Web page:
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The Ultimate Mother’s Day Playlist

Your mom deserves the best, and we’ve got it – from Jay-Z to Joni Mitchell

Mother's Day playlist


The annals of music folklore are full of unforgettable moms. There’s tough mothers, saintly mothers, evil mothers, motorcycle mamas, mothers of invention. Some stars love to do emotional tributes to their mamas, from Tupac to Taylor, from Dolly to Drake. Others celebrate the fearsome bad-ass maternal figures — whether it’s LL Cool J’s mama telling him to knock you out, or Rosalita’s mama chasing Bruce Springsteen off the porch with a broom. So here’s a few of our favorite mom songs, from pop, rock, hip-hop, R&B, and country.

The Shirelles, ‘Mama Said’

So much good advice to be learned from the wise moms of Sixties girl-group pop. In Motown, Diana Ross and the Supremes took their troubles to “Mother Dear”; over in Chicago, Jan Bradley sang “Mama Didn’t Lie.” But the sentimental faves have to be The Shirelles, who get through tough times by remembering, “Mama said there’ll be days like this.”

Merle Haggard, ‘Mama Tried’

Hag’s ultimate outlaw tale, sung from behind the bars of a jail cell. He grew up the rebel child of the family, while his saintly mama cried over him. Turning 21 in prison, doing life without parole, Merle recalls how she struggled to raise him right. But as he sings, “That leaves only me to blame, ‘cause mama tried.”

Kacey Musgraves, ‘Mother’

A short interlude on Golden Hour, only 1:18 long, but straight from the heart, as Kacey sings about living too far away from her mother, missing her over the miles from Tennessee to Texas. She revealed that she wrote it after getting a text from her mom while tripping on acid. Now that’s relatable.

Lynyrd Skynyrd, ‘Simple Man’

Can you imagine how tough Ronnie Van Zant’s mama must have been? Now there’s a hard-ass Southern matriarch for you – she probably shot down a lot of free birds in her day. But Marion Van Zant gave Ronnie this advice: “Baby, be a simple kind of man/Be something you love and understand.” And he spent his life doing her proud. Of all the classic-rock mom tributes, “Simple Man” is the one that never fails to get those lighters lifted high and bring a tear to a biker’s eye.

Beyoncé, ‘Ring Off’

Beyoncé pledges her love to Tina Knowles, in one of her most personal songs, in the aftermath of her parents’ divorce. She tells her mother, “Always know you got a daughter who’s proud you took the high road,” and adds, “You a killer, you so sexy!” It ends with words from Tina herself: “If you’re going through it, just know it’s called ‘going through it’—you’re not gonna get stuck there. You’re not gonna die, you’re gonna survive.”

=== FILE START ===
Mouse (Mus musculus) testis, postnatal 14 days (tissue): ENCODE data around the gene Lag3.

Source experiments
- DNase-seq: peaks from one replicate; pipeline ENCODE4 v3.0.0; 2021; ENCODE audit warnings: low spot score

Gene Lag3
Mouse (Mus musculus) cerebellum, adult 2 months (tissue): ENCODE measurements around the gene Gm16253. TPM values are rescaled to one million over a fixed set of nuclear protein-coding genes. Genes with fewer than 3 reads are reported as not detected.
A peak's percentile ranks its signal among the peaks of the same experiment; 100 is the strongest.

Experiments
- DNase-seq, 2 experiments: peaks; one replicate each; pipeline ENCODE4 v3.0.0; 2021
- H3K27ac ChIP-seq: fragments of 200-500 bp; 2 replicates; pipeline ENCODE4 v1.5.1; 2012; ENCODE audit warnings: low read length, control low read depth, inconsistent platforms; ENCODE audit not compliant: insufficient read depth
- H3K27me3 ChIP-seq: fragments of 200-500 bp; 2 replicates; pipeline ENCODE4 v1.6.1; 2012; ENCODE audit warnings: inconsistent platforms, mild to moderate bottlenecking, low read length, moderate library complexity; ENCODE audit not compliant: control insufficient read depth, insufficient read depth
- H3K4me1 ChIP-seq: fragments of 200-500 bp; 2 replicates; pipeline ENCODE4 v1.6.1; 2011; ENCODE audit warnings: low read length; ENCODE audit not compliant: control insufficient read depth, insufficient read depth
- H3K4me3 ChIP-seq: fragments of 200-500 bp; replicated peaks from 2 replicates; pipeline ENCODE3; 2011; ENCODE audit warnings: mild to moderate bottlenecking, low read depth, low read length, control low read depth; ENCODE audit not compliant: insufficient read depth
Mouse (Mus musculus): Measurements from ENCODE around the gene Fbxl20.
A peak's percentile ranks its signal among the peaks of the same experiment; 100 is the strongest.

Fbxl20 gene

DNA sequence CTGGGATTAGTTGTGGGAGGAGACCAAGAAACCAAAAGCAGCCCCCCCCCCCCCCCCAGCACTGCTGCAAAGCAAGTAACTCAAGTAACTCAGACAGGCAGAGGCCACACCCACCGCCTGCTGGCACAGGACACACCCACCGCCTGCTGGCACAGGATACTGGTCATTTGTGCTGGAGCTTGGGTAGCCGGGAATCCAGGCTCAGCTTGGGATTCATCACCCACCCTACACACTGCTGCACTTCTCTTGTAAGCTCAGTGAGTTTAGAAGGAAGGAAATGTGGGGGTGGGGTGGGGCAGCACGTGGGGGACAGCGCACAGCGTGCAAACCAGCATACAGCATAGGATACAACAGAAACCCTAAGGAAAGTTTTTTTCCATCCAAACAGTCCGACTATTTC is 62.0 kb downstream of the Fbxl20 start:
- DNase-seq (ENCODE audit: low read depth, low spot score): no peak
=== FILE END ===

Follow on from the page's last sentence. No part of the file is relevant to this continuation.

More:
Lucy Dacus, ‘My Mother and I’

Dacus wrote this for Mother’s Day in 2019, but she isn’t going for hearts and flowers, as you can tell from the opening lines: “My mother hates her body / We share the same outline / She swears that she loves mine.” It’s for both her mothers—the one who raised her and the biological one she just met at 19. An astoundingly powerful song about growing up, guilt, and inheritance, with the kicker: “All she has given/All I have taken / All is forgiven / All is forsaken.”

Danzig, ‘Mother’

Glenn Danzig, the musclebound Misfits belter from hell, warns the mothers of the world not to let their children listen to evil music like this. He isn’t wrong.

Jay-Z, ‘December 4’

Has any artist ever created so many classic songs about his mother? Shawn Carter might hold the record, from “Blueprint (Momma Loves Me)” to “Smile,” where he stands by Gloria Carter as she comes out. But the Black Album jam “December 4″ is where they co-narrate the whole story of their hard-knock life together. Gloria recalls that he was “the only one who didn’t give me any pain when I gave birth to him.” Jay admits he made up for that later.

Carole King, ‘Where You Lead’

Carole King wrote a classic ode to mom/daughter bonding—without even realizing she’d done it. When she sang “Where You Lead” on Tapestry, she considered it an adult love song. But years later, when it became the Gilmore Girls theme, King finally realized this is what the song was always meant to be. She asked Toni Stern to rework the lyrics, and sang it as a duet with her daughter Louise Goffin.

The Stratford 4, ‘Telephone’

A psychedelic shoegaze guitar tale about a rock & roll mom who’s partied harder than you ever will. Alone late at night, weary from too much dancing and decadence every night, he calls his mother for advice. She tells him, “When I was 22/I was a lot like you,” and orders him to go play some more Dylan and Stones albums. Coolest rock & roll mom in any song, ever.

Diana Ross and the Supremes, ‘You Can’t Hurry Love’